Several years ago I began writing a book about fabric. For a variety of reasons I never completed the project or published, but now I’m feeling an interest to pick it back up – at least the research part of the project.
As an incentive to keep that going, I’ve decided to start a new feature here at Stitching Times. Every Friday I’ll write a short piece about fabric – either something from that half finished book, or something new that I’ve learned in my research.
The following is from the preface for that long ago planned book…
sew [soh] –verb used with object, sewed, sewn or sewed,
1. to join or attach by stitches.
2. to make, repair, etc., (a garment) by such means.
3. to work with a needle and thread or with a sewing machine.
[origin: before 900; Middle English sewen]
Sew·er [soh-er] –noun
1. a person or thing that sews.
What does it mean to you be a sewer? Whether you aspire to design and sew your own clothes, reupholster a special piece of furniture, or just be able to hem your own pants rather than resorting to that dubious shop with the “alterations” sign in the window, an understanding of some of the basics is necessary.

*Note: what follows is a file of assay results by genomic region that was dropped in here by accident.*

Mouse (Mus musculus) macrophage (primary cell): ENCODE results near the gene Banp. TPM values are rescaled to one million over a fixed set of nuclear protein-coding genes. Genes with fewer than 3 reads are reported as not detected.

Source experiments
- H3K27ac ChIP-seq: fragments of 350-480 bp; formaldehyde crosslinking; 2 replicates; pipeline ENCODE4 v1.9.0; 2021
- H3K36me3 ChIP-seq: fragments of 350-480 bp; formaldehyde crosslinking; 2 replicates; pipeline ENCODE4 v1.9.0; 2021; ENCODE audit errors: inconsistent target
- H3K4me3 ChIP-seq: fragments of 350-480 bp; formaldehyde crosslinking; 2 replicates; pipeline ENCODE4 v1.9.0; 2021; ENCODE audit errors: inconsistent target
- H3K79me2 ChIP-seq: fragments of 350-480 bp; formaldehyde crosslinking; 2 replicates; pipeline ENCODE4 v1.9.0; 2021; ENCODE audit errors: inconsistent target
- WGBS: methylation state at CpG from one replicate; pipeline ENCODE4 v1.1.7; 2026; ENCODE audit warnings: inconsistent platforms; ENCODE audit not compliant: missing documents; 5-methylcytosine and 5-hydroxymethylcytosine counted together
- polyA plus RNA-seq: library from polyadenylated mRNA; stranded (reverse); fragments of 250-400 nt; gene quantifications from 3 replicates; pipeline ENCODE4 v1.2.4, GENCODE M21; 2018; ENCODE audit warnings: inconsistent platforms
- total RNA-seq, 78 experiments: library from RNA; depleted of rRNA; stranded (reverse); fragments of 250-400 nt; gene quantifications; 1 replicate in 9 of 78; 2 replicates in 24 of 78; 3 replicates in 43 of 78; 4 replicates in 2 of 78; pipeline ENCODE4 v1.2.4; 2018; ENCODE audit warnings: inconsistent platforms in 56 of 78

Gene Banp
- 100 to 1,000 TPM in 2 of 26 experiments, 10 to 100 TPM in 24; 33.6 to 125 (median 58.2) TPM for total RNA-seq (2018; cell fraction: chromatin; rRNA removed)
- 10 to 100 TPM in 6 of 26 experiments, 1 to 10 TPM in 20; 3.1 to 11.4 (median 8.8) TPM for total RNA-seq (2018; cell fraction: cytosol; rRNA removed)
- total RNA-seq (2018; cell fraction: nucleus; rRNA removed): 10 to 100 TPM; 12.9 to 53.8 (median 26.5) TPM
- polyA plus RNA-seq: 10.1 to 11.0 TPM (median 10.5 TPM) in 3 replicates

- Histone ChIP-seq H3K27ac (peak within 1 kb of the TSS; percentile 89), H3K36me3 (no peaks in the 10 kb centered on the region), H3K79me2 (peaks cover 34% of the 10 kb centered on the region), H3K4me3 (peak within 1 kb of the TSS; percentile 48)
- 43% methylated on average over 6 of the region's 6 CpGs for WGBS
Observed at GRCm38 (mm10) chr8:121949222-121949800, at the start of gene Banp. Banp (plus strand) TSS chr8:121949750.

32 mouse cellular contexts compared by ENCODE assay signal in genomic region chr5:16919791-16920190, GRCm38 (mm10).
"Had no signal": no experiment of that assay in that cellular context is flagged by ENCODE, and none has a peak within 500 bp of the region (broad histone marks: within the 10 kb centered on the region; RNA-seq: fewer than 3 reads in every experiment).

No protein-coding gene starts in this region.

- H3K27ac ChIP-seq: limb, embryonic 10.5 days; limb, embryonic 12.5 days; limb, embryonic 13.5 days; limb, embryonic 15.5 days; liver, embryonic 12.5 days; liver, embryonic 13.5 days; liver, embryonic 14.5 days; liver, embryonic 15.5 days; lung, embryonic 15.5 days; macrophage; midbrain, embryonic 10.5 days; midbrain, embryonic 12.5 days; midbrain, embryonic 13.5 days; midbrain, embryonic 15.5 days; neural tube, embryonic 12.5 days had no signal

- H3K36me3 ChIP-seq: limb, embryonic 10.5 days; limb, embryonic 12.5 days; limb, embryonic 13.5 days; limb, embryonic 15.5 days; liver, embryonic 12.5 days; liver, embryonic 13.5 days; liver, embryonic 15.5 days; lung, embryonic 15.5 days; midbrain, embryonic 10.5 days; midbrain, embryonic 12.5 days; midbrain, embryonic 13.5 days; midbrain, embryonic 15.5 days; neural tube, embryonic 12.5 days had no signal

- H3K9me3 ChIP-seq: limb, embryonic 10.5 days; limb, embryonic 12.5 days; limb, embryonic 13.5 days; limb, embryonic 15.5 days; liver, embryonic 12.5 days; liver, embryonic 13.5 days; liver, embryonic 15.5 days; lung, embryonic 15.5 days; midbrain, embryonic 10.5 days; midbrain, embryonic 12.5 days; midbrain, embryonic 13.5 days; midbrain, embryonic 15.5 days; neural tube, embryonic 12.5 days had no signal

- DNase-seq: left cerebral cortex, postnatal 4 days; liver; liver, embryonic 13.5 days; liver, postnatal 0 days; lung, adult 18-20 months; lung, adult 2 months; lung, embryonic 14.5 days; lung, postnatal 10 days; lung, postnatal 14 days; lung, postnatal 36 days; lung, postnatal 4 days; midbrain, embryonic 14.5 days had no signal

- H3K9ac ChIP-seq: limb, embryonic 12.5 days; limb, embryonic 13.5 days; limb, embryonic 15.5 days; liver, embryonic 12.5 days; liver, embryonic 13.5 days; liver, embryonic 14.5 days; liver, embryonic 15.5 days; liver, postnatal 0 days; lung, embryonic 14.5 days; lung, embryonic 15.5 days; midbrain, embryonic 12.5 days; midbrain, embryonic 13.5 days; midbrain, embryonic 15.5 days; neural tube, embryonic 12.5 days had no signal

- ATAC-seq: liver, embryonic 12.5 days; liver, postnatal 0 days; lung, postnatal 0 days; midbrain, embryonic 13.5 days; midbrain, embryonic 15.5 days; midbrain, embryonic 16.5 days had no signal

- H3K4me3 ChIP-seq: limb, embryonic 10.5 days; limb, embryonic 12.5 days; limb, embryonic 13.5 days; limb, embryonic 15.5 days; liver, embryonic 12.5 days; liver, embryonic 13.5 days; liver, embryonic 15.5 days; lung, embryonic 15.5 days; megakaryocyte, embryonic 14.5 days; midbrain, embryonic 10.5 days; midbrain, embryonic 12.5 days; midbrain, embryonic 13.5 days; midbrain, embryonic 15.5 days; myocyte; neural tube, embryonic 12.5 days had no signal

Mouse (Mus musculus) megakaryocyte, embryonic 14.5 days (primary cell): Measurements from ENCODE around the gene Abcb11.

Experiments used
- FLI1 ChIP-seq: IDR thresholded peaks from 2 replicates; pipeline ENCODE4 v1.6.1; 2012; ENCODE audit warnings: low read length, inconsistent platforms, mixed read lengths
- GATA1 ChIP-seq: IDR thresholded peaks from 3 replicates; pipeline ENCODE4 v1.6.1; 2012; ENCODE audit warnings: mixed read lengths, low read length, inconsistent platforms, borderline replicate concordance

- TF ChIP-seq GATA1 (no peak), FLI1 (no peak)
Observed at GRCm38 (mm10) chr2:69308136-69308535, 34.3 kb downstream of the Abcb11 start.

This book is all about the materials used in home sewing. It answers the questions of how fabric is made and what raw materials are used in these processes. It also explains how to select, prepare, and store fabrics. Most importantly, it demystifies the terms used to describe fabric and notions – terms which are often more confusing than helpful.
Even as experienced sewers we still have questions. Should I be using all cotton thread when I’m working with quilter’s cotton, or is it ok to use cotton wrapped polyester? And, what is the difference between cotton flannel and brushed cotton anyway?
I hope you will follow along and add your own observations and questions about fabric. Together we can learn about fabric new and old.